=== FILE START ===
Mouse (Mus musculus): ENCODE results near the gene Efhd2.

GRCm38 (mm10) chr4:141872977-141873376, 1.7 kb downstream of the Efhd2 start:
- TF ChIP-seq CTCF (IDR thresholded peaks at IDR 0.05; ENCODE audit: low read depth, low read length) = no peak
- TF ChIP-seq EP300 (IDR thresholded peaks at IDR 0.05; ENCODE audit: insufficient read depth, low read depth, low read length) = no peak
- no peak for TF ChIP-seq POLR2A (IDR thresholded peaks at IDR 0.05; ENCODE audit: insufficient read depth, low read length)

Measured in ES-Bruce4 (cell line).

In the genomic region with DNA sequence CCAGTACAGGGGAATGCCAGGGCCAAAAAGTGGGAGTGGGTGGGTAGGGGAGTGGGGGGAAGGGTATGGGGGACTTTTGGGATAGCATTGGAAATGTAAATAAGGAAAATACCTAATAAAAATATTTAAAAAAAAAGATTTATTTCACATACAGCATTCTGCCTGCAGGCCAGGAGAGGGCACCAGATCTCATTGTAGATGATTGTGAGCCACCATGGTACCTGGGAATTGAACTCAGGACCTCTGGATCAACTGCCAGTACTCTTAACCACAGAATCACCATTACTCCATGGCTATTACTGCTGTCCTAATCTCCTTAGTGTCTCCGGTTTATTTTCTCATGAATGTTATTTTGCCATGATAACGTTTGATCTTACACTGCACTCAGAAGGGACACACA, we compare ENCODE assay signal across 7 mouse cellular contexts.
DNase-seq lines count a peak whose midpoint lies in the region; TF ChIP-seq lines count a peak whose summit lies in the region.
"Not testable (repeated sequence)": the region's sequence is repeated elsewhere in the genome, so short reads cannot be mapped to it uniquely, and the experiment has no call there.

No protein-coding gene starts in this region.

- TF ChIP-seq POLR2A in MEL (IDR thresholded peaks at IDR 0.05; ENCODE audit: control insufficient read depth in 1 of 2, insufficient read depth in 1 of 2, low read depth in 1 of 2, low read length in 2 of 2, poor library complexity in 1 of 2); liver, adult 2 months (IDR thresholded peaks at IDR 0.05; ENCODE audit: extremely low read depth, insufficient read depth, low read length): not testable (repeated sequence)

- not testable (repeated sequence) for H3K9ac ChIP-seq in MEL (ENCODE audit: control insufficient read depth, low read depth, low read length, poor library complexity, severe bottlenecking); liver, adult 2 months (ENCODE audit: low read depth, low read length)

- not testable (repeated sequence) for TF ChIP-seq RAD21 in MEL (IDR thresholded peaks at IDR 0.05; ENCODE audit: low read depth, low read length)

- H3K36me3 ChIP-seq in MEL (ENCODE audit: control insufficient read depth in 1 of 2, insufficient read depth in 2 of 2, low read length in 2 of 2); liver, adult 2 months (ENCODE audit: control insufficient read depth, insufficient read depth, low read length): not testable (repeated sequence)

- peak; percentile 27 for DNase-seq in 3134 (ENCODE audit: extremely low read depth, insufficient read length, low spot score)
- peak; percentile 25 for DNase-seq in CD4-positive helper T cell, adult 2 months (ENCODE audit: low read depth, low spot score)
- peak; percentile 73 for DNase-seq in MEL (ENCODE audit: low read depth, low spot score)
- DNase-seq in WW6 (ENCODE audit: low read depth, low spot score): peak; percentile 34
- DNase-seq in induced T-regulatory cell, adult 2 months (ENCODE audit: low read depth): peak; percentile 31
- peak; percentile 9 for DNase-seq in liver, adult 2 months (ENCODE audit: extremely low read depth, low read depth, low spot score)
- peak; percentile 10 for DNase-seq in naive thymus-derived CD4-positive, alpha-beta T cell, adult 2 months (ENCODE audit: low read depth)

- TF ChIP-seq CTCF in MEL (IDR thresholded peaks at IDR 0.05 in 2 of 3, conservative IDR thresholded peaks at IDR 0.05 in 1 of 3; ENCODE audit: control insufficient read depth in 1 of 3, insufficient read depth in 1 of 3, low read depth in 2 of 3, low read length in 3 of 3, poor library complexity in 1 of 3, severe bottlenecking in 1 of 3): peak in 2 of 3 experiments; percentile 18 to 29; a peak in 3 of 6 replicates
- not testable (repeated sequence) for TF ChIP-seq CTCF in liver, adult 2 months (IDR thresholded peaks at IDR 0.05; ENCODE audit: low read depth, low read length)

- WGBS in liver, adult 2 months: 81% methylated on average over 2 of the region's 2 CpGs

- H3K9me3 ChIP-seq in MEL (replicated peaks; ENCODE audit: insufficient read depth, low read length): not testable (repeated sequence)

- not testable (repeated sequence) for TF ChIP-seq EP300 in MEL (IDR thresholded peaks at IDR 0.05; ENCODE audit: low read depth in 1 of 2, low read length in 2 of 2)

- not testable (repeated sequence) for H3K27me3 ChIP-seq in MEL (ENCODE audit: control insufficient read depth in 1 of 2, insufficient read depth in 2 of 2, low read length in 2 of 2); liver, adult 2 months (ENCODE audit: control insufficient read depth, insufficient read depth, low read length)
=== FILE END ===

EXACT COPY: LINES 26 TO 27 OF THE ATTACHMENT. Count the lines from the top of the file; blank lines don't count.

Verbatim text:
- not testable (repeated sequence) for TF ChIP-seq EP300 in MEL (IDR thresholded peaks at IDR 0.05; ENCODE audit: low read depth in 1 of 2, low read length in 2 of 2)

- not testable (repeated sequence) for H3K27me3 ChIP-seq in MEL (ENCODE audit: control insufficient read depth in 1 of 2, insufficient read depth in 2 of 2, low read length in 2 of 2); liver, adult 2 months (ENCODE audit: control insufficient read depth, insufficient read depth, low read length)